I am Judeth Gilmore Van Hamm and I am working on two initiatives to serve you.
To help you, I would like to ask you to
– Go to town meeting Monday, May 2, at 7 p.m. at the high school and vote for a non-binding resolution to learn more about Solar Personal Rapid Transit, including how it might help each of us, where it might go, and how we might use the town’s share of revenue from Solar Personal Rapid Transit, which is built with private investment instead of taxes, and to come back with a proposed plan to be voted, for or against, at a future town meeting.
– Vote for me to serve you on the light board. Voting will be at Hull High, on Monday, May 16, between 7 a.m. and 8 p.m., or contact the town clerk to find out your other options for how to cast your vote.
Hull Light has been doing its basic job well. It has been keeping its rates affordable and the electricity on. Hull Light charges 16 cents per kilowatt-hour and a service fee of $6.41 a month plus $7.00 per month for the batteries that ensure our lights stay on. For comparison, Hingham Municipal Light Plant charges 17.7 cents per kWh and $8.86 per month, and Braintree Electric Light Department charges 14.5 cents per kWh and $5.12 per month. The wind storm last October caused parts of Hingham and Braintree to lose power, and the snow storm at the end of last January caused Cohasset and many other National Grid and Eversource towns to lose electricity for more than a day, while Hull’s lights stayed on.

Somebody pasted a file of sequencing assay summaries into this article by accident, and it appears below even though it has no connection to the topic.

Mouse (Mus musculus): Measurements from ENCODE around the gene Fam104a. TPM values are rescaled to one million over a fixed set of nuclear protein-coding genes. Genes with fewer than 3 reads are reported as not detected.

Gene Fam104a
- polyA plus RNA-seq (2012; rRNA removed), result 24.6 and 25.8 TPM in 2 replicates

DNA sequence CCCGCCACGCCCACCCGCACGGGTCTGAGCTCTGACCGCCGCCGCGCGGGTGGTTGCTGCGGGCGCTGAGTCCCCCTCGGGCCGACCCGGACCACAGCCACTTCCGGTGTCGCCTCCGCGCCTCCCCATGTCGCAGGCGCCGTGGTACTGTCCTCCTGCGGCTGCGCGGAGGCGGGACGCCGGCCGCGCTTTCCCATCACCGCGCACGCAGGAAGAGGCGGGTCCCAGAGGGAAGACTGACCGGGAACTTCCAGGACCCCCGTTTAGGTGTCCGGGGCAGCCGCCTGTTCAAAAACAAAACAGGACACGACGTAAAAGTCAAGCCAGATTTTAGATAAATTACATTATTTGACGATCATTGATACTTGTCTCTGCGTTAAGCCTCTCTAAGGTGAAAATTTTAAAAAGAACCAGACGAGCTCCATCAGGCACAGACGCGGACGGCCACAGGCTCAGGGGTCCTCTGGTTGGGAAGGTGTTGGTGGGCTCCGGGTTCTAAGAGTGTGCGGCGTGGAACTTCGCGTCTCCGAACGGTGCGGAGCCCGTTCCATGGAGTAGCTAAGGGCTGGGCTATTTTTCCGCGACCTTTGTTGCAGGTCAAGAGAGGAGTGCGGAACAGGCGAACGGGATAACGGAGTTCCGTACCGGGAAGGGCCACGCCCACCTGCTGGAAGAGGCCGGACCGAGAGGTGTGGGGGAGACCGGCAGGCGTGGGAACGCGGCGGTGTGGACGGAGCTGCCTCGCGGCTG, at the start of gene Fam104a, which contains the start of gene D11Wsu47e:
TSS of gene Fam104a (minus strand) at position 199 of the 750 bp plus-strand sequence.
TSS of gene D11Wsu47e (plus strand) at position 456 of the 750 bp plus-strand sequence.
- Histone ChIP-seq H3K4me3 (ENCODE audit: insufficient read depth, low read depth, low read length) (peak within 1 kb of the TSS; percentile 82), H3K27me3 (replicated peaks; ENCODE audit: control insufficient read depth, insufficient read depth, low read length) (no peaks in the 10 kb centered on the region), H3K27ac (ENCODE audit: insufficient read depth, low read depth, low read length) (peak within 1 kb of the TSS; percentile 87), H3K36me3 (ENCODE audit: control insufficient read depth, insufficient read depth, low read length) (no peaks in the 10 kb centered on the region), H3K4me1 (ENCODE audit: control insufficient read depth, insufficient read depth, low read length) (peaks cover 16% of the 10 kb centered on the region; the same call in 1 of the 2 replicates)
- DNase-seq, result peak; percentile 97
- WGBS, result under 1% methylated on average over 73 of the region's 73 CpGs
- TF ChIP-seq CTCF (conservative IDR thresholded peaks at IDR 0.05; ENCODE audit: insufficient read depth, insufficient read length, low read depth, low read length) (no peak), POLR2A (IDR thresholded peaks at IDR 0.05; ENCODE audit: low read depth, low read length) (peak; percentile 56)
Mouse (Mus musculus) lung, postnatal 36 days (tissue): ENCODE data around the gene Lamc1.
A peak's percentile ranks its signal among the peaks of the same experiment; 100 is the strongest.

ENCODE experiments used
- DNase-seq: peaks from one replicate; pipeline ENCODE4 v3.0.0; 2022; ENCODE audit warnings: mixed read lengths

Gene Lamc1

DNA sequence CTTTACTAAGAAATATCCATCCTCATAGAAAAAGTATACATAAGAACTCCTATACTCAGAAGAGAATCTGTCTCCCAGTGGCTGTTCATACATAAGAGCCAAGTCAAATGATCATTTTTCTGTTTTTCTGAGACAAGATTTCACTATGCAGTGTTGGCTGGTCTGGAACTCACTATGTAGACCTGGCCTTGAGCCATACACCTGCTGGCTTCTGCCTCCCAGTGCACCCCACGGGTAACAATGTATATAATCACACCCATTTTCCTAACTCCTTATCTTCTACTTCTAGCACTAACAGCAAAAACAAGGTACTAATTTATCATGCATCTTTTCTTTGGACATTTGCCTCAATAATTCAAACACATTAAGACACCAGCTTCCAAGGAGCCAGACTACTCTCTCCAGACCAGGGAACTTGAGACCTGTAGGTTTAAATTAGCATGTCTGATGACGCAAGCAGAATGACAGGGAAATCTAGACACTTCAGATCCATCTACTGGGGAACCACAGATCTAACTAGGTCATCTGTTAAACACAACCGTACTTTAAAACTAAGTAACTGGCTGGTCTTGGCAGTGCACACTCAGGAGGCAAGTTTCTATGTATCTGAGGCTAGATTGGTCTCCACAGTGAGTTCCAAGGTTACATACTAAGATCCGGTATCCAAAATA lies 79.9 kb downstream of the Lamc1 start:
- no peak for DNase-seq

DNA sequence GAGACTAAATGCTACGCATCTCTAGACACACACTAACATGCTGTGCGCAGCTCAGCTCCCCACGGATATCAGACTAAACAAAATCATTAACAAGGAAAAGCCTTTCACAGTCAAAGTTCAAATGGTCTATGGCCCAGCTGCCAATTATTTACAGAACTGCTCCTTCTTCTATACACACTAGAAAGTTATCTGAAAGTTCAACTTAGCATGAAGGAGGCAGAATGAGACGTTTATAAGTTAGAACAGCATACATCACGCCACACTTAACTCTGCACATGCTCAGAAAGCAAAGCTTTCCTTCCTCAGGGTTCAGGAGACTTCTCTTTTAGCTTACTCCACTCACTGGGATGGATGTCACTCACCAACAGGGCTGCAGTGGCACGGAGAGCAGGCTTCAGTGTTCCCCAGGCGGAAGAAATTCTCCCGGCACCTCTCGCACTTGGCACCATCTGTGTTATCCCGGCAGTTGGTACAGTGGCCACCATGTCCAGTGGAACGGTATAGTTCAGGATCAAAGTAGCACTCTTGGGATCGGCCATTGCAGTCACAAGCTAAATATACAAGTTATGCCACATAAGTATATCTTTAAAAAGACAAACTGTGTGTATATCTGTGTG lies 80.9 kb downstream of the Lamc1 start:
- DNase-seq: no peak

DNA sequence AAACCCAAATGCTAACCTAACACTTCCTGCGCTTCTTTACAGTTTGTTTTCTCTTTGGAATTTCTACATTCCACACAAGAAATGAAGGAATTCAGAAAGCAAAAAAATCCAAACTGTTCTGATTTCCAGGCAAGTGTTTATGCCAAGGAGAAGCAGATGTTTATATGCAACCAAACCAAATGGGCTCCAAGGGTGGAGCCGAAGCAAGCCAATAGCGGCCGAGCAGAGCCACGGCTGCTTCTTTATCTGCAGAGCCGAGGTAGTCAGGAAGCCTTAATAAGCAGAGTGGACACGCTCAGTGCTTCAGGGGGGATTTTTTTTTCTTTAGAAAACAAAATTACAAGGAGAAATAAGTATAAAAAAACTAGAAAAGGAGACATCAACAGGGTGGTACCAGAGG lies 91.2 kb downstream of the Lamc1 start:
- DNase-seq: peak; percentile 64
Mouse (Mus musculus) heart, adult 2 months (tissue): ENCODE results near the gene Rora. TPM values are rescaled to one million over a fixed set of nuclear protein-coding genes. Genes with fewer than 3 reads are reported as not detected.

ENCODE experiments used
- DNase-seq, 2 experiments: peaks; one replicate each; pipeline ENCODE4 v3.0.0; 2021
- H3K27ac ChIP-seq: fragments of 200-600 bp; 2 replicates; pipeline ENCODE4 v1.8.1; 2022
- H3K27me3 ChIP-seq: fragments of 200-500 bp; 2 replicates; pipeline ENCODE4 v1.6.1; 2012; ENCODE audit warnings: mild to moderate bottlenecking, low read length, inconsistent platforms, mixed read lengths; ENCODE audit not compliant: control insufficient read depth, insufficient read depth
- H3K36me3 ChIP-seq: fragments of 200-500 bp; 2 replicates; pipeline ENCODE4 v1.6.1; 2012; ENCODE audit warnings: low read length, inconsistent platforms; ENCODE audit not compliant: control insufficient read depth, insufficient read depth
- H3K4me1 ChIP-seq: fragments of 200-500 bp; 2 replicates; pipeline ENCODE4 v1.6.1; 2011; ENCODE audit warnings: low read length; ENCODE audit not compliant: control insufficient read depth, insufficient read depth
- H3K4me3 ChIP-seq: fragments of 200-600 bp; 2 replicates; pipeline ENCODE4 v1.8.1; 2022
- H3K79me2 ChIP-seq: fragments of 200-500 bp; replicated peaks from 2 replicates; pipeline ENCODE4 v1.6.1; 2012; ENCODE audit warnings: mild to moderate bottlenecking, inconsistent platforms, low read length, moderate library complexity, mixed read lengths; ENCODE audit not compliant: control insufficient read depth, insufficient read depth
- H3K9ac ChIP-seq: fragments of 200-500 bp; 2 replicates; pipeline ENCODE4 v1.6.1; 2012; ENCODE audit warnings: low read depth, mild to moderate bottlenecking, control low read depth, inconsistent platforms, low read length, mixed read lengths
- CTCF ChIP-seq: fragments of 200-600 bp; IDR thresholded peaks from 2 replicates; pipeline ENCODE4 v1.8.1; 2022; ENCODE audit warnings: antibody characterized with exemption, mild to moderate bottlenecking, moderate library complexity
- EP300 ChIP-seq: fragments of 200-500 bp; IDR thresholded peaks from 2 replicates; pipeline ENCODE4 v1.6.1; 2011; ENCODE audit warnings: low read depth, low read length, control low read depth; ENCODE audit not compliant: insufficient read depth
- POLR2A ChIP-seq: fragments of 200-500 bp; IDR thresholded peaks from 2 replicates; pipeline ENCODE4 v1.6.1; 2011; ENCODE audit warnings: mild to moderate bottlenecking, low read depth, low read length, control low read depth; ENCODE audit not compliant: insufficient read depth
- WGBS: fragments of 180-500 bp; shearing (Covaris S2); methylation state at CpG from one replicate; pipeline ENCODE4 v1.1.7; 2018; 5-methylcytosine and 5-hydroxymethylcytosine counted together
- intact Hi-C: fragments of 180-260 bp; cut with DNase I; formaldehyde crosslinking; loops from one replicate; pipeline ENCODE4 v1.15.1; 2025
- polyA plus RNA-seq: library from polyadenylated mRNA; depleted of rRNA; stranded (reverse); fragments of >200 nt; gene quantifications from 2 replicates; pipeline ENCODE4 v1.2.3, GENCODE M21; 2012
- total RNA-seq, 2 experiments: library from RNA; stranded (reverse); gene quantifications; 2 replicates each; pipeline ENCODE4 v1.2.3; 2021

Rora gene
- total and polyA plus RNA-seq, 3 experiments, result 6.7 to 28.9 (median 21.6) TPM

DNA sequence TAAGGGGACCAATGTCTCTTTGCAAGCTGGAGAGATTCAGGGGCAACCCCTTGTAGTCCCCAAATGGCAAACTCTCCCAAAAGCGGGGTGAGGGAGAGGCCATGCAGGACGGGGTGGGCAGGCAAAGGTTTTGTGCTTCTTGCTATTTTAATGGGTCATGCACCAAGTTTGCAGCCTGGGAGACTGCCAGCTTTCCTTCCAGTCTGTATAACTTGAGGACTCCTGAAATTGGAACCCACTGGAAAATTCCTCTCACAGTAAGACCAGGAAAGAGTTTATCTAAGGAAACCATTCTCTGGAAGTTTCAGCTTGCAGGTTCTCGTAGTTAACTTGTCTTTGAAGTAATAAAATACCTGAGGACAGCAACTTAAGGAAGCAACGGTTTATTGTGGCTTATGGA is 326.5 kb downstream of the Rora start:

But these are not ordinary times. A major catastrophe is looming over us and is already underway in many places. When they are healthy, forests help remove carbon from the atmosphere. But the current issue of National Geographic reports, “Heat and drought are killing our forests … we need to break our fossil fuel addiction, quickly.”
The increase in temperature from greenhouse gases is causing melting of ice at both poles. Near the North Pole, the loss of ice is exposing leaks of methane, which does even more damage than carbon. Near the South Pole, melting of ice under ice shelves is threatening to cause large sections of ice, such as the Thwaites ice shelf, to break off and melt. The result of these changes at both poles is a prediction of a 10-foot sea-level rise, some say by 2065 and others say by 2100. If that happens, many homes in Hull will no longer be viable as a place to live, a possible future that the Metropolitan Area Planning Council recognizes.
Hull has an opportunity to inspire the world by getting to 100% clean energy quickly. The Hull Light Plant can play a role in helping you and every customer use 100% clean energy for electricity, heating, and transportation, starting with energy conservation.